Another story conveys how a corporate executive had to deal with the sudden death of his wife while he was on a business trip to China. His entire impetus for working was based on the couple's retirement plan, but with his wife gone, the man had to reassess his life's goal and lost his desire to stay in the corporate world. He turned to gerontology services through a community program and now acts as the outreach director of Elders in Action, a nonprofit program that helps the elderly cope with setbacks and find purpose in their lives.
A Hurricane Katrina survivor overcomes her life-long fear of working in Mississippi, a state with a history of racial prejudice. Being a person of color, the fear was difficult to dismiss, but acceptance was achieved when a volunteer position actually took her to the state's Gulf of Mexico where locals applauded her for her work.
A fourth account relates how a journalist, suffering a stroke that compromises his work and musical pursuits, decides to take his music more seriously. Now he records original songs for albums, his life-long dream, while writing.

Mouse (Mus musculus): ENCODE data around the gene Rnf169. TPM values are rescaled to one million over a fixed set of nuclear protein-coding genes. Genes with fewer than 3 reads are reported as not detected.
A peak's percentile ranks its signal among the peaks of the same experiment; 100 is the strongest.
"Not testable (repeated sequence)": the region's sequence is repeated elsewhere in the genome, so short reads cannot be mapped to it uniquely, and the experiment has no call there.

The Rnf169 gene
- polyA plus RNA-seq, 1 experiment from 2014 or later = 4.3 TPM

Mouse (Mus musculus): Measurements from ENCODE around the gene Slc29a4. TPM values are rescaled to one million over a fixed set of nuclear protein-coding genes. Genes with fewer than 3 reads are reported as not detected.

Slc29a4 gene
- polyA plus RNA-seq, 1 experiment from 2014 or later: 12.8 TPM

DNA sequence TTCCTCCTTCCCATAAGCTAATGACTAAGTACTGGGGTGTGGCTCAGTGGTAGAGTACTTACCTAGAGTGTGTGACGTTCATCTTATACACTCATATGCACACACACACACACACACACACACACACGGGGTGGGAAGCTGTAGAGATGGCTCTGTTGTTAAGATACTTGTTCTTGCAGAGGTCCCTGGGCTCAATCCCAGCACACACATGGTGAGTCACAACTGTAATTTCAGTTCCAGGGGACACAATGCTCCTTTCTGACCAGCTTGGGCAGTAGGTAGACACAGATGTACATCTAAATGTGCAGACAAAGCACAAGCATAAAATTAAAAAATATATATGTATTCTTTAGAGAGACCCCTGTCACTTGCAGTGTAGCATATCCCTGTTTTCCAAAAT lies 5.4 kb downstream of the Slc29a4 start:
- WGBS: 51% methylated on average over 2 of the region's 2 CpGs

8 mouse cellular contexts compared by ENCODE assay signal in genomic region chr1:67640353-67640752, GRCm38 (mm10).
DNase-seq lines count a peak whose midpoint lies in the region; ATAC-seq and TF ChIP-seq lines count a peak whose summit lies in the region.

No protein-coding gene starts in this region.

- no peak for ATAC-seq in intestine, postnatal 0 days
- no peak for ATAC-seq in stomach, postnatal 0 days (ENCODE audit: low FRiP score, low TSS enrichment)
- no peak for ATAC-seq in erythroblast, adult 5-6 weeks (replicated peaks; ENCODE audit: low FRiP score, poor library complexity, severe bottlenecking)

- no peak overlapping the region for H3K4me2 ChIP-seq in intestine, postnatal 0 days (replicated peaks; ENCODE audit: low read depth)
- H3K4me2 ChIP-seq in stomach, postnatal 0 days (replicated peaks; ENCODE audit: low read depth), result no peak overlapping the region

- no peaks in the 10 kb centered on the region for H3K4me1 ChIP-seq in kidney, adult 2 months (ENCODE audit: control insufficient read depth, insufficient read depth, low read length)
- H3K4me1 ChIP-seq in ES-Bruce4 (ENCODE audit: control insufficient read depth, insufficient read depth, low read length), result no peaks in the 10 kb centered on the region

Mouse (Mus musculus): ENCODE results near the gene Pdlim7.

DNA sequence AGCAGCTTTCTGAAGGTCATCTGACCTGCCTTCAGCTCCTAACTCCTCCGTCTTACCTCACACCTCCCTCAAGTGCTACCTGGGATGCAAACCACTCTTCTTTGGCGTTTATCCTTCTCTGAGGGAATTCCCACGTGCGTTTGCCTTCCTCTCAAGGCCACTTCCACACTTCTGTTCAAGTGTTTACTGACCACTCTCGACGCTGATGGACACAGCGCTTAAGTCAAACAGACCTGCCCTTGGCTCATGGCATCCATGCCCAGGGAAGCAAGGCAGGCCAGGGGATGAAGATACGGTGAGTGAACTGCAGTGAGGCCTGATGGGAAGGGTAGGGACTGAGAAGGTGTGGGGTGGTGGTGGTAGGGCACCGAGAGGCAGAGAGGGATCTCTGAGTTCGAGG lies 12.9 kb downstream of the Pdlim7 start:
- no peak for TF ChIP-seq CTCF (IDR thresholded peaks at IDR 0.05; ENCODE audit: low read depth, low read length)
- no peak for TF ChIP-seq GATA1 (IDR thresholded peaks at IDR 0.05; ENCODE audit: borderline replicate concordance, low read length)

Such are the changes catalyzed by PTG, and I realized this term applies perfectly to Patrick Stewart in his overcoming childhood abuse through his acting and philanthropy.
How about you--are you a survivor? ***
Six Life Changes Typical by Middle-Age
- Job loss
- Death of a loved one
- Sudden health scares
- Natural disaster
Credits and Resources
Grant, Meg; "Finding a Light in the Darkness," AARP: The Magazine, AARP, Washington, DC; April/May 2014 ISSN-1547-2329
Miller, Mark; "Surviving the Jolt," Ibid. pp 56-60, 80.